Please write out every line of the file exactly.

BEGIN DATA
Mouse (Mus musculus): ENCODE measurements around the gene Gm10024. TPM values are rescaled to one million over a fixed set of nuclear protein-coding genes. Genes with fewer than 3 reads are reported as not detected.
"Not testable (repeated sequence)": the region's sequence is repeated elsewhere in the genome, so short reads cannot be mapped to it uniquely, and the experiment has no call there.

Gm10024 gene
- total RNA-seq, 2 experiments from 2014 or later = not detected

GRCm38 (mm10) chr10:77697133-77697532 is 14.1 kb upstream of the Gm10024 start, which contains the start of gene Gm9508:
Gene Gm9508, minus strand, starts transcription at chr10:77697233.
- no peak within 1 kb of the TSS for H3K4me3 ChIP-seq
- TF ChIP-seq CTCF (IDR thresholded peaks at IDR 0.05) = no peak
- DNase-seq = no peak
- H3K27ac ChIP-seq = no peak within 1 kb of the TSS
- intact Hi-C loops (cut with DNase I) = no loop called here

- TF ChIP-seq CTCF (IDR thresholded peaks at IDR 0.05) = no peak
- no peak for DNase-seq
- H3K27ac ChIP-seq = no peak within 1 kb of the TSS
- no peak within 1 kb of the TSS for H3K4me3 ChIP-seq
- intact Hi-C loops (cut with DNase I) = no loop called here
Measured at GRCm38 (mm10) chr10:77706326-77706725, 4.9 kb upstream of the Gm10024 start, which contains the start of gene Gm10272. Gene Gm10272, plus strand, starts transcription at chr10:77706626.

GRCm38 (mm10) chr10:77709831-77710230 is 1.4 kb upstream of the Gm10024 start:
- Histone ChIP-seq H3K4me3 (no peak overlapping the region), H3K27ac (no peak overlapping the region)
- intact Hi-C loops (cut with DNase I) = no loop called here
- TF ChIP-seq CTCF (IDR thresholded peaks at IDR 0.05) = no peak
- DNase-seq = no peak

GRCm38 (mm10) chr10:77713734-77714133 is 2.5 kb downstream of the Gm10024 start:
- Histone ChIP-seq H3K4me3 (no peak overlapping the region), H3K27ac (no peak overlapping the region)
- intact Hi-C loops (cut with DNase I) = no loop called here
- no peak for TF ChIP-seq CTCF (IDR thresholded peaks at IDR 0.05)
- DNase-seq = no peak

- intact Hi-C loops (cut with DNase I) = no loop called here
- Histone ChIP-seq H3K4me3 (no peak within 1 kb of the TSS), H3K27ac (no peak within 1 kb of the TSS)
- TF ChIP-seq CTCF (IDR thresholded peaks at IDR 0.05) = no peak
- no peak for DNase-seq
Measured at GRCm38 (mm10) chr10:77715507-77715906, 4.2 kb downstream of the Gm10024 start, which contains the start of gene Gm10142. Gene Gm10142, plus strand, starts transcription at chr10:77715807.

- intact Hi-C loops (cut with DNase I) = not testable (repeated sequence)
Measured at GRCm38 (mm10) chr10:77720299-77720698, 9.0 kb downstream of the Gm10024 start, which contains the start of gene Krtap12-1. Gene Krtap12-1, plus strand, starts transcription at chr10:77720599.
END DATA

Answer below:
Mouse (Mus musculus): ENCODE measurements around the gene Gm10024. TPM values are rescaled to one million over a fixed set of nuclear protein-coding genes. Genes with fewer than 3 reads are reported as not detected.
"Not testable (repeated sequence)": the region's sequence is repeated elsewhere in the genome, so short reads cannot be mapped to it uniquely, and the experiment has no call there.

Gm10024 gene
- total RNA-seq, 2 experiments from 2014 or later = not detected

GRCm38 (mm10) chr10:77697133-77697532 is 14.1 kb upstream of the Gm10024 start, which contains the start of gene Gm9508:
Gene Gm9508, minus strand, starts transcription at chr10:77697233.
- no peak within 1 kb of the TSS for H3K4me3 ChIP-seq
- TF ChIP-seq CTCF (IDR thresholded peaks at IDR 0.05) = no peak
- DNase-seq = no peak
- H3K27ac ChIP-seq = no peak within 1 kb of the TSS
- intact Hi-C loops (cut with DNase I) = no loop called here

- TF ChIP-seq CTCF (IDR thresholded peaks at IDR 0.05) = no peak
- no peak for DNase-seq
- H3K27ac ChIP-seq = no peak within 1 kb of the TSS
- no peak within 1 kb of the TSS for H3K4me3 ChIP-seq
- intact Hi-C loops (cut with DNase I) = no loop called here
Measured at GRCm38 (mm10) chr10:77706326-77706725, 4.9 kb upstream of the Gm10024 start, which contains the start of gene Gm10272. Gene Gm10272, plus strand, starts transcription at chr10:77706626.

GRCm38 (mm10) chr10:77709831-77710230 is 1.4 kb upstream of the Gm10024 start:
- Histone ChIP-seq H3K4me3 (no peak overlapping the region), H3K27ac (no peak overlapping the region)
- intact Hi-C loops (cut with DNase I) = no loop called here
- TF ChIP-seq CTCF (IDR thresholded peaks at IDR 0.05) = no peak
- DNase-seq = no peak

GRCm38 (mm10) chr10:77713734-77714133 is 2.5 kb downstream of the Gm10024 start:
- Histone ChIP-seq H3K4me3 (no peak overlapping the region), H3K27ac (no peak overlapping the region)
- intact Hi-C loops (cut with DNase I) = no loop called here
- no peak for TF ChIP-seq CTCF (IDR thresholded peaks at IDR 0.05)
- DNase-seq = no peak

- intact Hi-C loops (cut with DNase I) = no loop called here
- Histone ChIP-seq H3K4me3 (no peak within 1 kb of the TSS), H3K27ac (no peak within 1 kb of the TSS)
- TF ChIP-seq CTCF (IDR thresholded peaks at IDR 0.05) = no peak
- no peak for DNase-seq
Measured at GRCm38 (mm10) chr10:77715507-77715906, 4.2 kb downstream of the Gm10024 start, which contains the start of gene Gm10142. Gene Gm10142, plus strand, starts transcription at chr10:77715807.

- intact Hi-C loops (cut with DNase I) = not testable (repeated sequence)
Measured at GRCm38 (mm10) chr10:77720299-77720698, 9.0 kb downstream of the Gm10024 start, which contains the start of gene Krtap12-1. Gene Krtap12-1, plus strand, starts transcription at chr10:77720599.